Dyslexia and its Emotional Effects

Reading disability is a disorder that arises from a biological predisposition; however, the contribution of emotional and environmental factors is also being investigated. In recent studies on its relationship with emotional factors, it has been found that children who are thought to have reading difficulties in the pre-school period draw a happy and harmonious profile, but when they reach the stage of starting to read, they begin to experience emotional problems and their reading difficulty increases. As the process of learning to read gets harder and more complex, it has been determined that the anger increases and it has been observed that this anger is directed towards classmates. As a result of these researches, besides the biological factors of reading disability, its relations with emotional and environmental factors have been started to be examined.

Why does dyslexia cause anger and the onset of emotional problems?

Anger often begins with frustration with the child’s own abilities. The child cannot perform a skill that he thinks can be done like his peers, and therefore begins to see himself below the level of others. Because there is a bright child who is eager to do many things but cannot read and write in front of his family and teacher. The child begins to hear the phrases “he is a very smart, bright student, he does very well when he wants and can concentrate, but it would be better if he fell a little more on reading”.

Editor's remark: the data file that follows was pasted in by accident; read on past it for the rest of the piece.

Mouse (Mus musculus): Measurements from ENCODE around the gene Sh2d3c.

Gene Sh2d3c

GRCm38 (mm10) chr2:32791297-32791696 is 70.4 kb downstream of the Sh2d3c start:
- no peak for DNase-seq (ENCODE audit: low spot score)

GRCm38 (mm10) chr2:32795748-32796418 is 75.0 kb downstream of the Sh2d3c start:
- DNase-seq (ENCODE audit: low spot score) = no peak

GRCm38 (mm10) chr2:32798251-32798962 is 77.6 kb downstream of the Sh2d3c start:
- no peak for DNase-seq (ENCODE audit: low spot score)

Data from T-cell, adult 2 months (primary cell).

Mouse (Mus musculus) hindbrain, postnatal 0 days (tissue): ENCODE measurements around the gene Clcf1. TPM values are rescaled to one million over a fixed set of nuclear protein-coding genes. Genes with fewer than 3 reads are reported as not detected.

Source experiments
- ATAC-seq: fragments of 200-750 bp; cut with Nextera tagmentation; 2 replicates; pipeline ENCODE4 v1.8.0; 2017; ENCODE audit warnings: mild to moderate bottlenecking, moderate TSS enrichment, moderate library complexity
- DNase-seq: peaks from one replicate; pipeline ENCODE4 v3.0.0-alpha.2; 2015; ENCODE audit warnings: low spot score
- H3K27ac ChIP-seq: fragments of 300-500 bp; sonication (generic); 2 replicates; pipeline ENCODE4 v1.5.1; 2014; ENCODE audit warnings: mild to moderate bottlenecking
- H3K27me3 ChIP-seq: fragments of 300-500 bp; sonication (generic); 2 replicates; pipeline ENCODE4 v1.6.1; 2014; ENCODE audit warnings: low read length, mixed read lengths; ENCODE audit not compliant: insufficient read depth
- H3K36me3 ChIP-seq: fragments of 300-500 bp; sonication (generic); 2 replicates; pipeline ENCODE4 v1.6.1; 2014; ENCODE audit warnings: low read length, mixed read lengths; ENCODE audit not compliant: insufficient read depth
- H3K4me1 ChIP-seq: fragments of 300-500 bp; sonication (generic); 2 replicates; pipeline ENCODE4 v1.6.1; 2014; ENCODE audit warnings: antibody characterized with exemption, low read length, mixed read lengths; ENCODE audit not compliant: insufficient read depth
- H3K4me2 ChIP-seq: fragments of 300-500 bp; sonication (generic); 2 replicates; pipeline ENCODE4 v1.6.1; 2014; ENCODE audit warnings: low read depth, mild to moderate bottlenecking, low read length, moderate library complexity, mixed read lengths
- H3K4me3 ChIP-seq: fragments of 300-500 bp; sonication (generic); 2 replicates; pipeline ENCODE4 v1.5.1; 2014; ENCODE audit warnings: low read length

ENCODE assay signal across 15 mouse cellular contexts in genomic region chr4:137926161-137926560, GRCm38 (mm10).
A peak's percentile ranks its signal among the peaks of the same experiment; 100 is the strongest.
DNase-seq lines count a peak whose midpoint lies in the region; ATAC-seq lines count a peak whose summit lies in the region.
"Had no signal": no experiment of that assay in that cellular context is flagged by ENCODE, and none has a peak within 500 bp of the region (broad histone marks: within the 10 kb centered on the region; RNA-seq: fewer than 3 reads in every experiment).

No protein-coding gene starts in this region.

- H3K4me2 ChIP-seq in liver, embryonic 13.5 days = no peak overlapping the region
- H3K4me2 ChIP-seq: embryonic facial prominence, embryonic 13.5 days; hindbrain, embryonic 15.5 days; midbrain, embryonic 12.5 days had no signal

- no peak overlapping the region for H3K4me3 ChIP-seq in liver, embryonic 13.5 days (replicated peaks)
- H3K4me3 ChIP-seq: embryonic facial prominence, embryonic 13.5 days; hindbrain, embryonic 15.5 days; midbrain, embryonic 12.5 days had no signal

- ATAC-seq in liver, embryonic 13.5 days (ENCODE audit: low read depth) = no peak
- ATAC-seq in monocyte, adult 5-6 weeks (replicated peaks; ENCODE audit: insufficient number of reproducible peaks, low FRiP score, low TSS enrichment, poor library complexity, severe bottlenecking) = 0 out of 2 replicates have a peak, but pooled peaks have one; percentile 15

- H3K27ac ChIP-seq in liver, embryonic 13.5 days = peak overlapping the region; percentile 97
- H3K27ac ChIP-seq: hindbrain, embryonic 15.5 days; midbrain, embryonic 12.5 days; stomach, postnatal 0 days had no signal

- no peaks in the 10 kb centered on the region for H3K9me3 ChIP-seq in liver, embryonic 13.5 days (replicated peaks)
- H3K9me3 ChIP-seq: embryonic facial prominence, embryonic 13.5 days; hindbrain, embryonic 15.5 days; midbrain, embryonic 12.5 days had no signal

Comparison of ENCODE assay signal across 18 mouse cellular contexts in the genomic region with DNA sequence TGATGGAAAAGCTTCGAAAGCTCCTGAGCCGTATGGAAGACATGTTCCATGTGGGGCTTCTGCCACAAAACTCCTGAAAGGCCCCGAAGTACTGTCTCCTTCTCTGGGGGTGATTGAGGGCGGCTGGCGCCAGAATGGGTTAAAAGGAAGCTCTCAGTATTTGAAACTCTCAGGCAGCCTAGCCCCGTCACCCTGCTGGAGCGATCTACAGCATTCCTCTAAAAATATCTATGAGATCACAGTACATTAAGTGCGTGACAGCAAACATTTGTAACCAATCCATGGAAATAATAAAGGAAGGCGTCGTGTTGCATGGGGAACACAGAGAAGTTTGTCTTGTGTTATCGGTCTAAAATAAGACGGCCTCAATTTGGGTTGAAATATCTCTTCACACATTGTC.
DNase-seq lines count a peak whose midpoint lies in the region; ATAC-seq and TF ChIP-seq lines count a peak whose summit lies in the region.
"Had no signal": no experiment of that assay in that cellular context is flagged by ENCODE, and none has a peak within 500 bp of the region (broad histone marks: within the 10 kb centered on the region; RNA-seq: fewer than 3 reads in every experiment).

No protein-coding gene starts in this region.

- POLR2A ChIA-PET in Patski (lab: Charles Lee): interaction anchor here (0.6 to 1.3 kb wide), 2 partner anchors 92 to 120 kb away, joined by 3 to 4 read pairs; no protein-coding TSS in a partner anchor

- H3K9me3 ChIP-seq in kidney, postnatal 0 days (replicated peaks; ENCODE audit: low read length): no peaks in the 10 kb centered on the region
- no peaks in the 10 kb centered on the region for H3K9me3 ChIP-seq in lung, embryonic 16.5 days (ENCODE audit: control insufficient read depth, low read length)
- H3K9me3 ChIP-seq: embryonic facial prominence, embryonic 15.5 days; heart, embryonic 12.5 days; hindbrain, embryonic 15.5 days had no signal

Have you ever thought about how difficult it is for a child with dyslexia to hear these things all the time?

Not being able to fulfill other people’s expectations, not being able to achieve their own goals, and an avalanche of anger directed at himself and his surroundings behind these failures… and coping with the most common view of recent times, “the worst thing is to make a mistake”…

We should not forget that children with learning difficulties will make many simple mistakes carelessly and will not want to be criticized.

When all these reasons are examined, it is like a miracle that a child with reading difficulties does not have problems in social relations. Here are other factors that can lead to common social skills problems:

  • Children with learning difficulties may not be physically and socially at the level expected for their age.

  • The social skills problems they experience may lead them to behave inappropriately in some social areas.

  • Children with learning disabilities may have trouble reading the facial expression and emotions of the other person. They may not be able to understand how close they should get to the person in front of them, and what is meant by body language.

  • Since children with learning disabilities are not at the level expected for their age, they may not be able to find the right words when describing an event in their social relations, or they may explain it in a confused order and in a way that is difficult to understand. This can put them at a disadvantage and can quickly become bored and distracted.

What and how does the dyslexic child feel?